Selfies. Not a big fan. I suppose it’s because ego is one of those human traits that I believe has over-evolved, here of late, and the constant flow of arm-length mug shots has begun to wear thin on me. Besides, with a mug like mine, the fewer likenesses floating around, the better.
But Mary headed off for a few days to visit with family, leaving me to my own devices, and that’s always a dangerous thing. Moreover, my buddy Bob White recently floated a question to his artist and photographer acquaintances regarding self-portraits and the prospect intrigued me. After all, my "stock picture" is now ten years old (and a rough ten years at that) and my funky social media avatar is just that; funky. So, looking for a photographic challenge and having some time on my hands, I had a little fun, turned the camera around, and shot the above image out on the back porch. This is what a contented sixty-year-old looks like.
And that, my friends, should do it for another ten years.
Enough with the black-and-white. Let’s have some color. I was pleased to contribute to the recent winter edition of the Southern Culture on the Fly, placing a piece about the train tracks that lead to one of my favorite fishing holes. Last minute, I drove up to get a few more railroad images for the story and, while I was there, a mile-long string of graffiti rolled by. Add the shadowy tiger-stripes of trackside trees and a bit of a tilt and you come up with some fascinating abstracts.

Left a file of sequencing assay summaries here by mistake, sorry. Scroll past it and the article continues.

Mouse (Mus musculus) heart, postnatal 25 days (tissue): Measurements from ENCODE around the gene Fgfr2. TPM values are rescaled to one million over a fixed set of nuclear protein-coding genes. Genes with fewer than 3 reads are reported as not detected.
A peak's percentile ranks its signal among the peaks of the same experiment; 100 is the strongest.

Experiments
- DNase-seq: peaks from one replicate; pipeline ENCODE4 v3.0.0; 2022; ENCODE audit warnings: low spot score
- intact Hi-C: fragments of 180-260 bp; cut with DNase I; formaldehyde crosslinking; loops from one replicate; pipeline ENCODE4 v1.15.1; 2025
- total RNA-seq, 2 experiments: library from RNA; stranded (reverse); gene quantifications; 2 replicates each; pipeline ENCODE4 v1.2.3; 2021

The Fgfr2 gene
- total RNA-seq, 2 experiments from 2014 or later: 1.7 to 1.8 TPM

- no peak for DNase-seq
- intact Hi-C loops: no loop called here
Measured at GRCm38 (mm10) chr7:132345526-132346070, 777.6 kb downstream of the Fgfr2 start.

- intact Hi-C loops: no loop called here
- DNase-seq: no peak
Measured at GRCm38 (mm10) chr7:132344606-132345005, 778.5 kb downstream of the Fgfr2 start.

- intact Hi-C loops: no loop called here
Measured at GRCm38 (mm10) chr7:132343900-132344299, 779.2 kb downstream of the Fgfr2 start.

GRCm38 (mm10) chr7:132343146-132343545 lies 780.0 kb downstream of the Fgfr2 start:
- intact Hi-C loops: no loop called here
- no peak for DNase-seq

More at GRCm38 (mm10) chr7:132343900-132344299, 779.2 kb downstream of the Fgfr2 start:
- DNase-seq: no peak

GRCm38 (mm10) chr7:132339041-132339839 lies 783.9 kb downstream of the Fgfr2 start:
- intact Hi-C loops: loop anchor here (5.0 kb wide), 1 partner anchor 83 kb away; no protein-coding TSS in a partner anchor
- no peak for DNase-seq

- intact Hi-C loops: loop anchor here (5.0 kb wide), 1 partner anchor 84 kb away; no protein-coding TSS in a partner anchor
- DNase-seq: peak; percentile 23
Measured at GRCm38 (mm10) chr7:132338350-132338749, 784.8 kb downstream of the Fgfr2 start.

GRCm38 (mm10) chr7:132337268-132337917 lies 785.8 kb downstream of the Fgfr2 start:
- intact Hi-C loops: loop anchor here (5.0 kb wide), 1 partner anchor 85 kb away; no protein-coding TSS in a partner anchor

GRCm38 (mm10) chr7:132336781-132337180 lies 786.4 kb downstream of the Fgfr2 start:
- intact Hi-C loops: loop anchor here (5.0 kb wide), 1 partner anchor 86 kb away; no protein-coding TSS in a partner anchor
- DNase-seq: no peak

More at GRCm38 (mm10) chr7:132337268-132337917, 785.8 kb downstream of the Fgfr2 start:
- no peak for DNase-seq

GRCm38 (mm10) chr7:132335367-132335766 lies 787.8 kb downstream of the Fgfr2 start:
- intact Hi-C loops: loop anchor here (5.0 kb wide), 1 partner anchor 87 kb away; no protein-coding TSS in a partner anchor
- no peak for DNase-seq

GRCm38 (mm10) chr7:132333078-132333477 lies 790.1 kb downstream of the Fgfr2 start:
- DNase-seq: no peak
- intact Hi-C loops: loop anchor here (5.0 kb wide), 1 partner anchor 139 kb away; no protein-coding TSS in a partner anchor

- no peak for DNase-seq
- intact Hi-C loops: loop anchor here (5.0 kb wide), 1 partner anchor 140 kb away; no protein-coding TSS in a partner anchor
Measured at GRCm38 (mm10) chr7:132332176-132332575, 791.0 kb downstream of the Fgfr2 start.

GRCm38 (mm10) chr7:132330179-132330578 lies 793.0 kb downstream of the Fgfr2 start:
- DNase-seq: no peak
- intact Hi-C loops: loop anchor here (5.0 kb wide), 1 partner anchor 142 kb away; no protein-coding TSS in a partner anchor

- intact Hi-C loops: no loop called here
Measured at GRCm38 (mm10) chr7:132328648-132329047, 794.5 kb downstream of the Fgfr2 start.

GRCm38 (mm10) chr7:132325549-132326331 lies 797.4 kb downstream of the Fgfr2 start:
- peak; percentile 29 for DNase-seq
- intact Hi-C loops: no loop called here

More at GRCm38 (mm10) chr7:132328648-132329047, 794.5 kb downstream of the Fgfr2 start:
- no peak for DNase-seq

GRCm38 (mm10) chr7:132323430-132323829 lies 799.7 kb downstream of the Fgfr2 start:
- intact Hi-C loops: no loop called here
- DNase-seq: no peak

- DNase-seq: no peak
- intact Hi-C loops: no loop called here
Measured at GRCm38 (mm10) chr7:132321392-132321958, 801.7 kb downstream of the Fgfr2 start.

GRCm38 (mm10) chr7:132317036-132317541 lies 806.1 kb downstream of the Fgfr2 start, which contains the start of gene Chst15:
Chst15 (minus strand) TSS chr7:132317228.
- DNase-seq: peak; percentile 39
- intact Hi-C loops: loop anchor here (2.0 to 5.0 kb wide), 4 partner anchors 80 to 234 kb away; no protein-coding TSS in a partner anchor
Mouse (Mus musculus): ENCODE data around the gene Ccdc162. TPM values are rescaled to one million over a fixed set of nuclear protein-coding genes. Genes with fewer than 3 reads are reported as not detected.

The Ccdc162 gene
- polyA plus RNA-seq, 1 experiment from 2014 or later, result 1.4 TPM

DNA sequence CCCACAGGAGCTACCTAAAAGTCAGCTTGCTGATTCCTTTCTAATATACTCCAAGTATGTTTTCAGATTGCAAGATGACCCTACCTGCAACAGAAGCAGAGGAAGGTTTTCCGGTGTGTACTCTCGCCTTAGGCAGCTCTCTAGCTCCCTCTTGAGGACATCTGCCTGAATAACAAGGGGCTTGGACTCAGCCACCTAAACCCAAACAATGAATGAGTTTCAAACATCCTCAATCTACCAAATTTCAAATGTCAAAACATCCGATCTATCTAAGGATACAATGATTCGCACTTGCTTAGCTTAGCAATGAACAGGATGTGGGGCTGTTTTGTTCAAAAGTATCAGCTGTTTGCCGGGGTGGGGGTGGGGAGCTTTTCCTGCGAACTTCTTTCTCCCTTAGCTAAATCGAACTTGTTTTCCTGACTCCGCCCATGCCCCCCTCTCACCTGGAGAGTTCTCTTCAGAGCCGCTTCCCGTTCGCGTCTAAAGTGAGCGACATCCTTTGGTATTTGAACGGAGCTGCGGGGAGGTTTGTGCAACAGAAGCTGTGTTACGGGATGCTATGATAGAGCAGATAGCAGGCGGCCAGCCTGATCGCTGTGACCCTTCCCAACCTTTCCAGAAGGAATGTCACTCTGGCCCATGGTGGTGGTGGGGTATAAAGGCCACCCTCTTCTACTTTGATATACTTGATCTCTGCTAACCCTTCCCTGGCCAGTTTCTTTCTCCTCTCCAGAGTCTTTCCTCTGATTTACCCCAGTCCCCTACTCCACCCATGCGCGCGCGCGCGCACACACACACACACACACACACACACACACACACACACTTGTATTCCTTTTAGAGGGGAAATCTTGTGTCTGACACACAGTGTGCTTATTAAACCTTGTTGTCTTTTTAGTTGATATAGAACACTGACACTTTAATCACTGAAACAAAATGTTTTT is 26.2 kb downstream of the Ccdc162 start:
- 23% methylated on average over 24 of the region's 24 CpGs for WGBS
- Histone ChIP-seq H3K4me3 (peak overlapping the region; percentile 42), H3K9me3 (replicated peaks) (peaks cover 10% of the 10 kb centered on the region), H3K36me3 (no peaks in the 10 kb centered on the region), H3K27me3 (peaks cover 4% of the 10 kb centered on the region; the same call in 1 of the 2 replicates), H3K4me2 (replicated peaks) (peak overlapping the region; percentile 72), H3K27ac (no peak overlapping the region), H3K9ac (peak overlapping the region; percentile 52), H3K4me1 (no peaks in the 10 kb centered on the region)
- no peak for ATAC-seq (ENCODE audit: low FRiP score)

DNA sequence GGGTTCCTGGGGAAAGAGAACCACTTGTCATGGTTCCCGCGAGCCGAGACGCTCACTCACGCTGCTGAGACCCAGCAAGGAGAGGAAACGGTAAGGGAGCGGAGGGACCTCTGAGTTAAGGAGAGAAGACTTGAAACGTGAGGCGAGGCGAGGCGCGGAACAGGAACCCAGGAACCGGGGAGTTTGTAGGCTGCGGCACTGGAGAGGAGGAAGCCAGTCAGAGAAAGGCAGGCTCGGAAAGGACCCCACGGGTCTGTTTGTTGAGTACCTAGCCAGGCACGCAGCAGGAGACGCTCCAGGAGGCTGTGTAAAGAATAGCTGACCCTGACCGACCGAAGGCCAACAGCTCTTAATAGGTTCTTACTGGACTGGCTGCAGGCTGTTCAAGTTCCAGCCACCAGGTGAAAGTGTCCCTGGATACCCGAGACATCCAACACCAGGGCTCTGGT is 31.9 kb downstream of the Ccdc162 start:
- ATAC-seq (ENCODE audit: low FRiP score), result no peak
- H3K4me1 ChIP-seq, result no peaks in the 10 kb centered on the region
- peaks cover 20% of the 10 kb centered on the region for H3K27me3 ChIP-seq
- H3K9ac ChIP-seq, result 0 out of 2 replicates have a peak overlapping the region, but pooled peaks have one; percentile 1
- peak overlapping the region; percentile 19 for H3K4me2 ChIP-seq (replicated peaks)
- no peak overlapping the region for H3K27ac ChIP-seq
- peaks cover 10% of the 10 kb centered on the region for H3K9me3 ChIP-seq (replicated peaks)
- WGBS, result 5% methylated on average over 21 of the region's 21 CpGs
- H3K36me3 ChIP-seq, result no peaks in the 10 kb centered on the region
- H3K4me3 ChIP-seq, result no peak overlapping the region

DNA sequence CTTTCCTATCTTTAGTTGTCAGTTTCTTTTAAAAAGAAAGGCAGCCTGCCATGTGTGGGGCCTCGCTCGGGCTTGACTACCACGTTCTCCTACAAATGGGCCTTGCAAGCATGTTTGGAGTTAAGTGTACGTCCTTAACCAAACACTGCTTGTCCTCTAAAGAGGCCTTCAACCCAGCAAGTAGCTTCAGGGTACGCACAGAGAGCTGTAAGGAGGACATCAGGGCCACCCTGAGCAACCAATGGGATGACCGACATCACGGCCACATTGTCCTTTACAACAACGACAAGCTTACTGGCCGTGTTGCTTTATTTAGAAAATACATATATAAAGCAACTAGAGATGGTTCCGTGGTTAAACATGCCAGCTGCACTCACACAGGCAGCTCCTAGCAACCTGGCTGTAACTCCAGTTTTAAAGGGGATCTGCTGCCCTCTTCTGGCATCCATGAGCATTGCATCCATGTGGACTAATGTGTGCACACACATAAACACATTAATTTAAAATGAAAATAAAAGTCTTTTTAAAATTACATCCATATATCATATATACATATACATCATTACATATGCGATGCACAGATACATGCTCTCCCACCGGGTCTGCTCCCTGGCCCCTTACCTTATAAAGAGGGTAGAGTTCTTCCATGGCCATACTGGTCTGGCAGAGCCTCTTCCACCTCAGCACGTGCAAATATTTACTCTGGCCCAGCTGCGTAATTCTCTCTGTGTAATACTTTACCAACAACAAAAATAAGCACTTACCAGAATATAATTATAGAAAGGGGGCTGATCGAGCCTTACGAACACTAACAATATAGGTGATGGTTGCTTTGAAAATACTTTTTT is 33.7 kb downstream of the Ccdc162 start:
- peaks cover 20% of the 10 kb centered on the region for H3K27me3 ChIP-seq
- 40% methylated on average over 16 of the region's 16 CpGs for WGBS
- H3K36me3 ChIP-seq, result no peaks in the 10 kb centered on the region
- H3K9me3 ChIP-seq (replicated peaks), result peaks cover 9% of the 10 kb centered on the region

I’m convinced that a trip to a rail yard would yield a fantastic array of colors and shapes, just begging to be photographed. True art, some of this stuff, especially flying by at 50mph.
And speaking of color, while it looks like a Fox Sports Network graphic, this image is actually a view from underneath the scoreboard at Georgia Tech's McCamish Pavilion, from Cremin's court, just outside of the center jump circle, where our dinner table was placed. We found ourselves looking up from this unique position as we attended the annual Georgia Tech Sports Scholarship Banquet, honoring the memory of our son and spending a few hours with this year's delightful recipient (a gifted young lady swimmer) of the memorial scholarship that we have established in Freeman's name. An evening filled with laughter and with tears, for neither can be fully appreciated without the other.
What is a Photo Bin?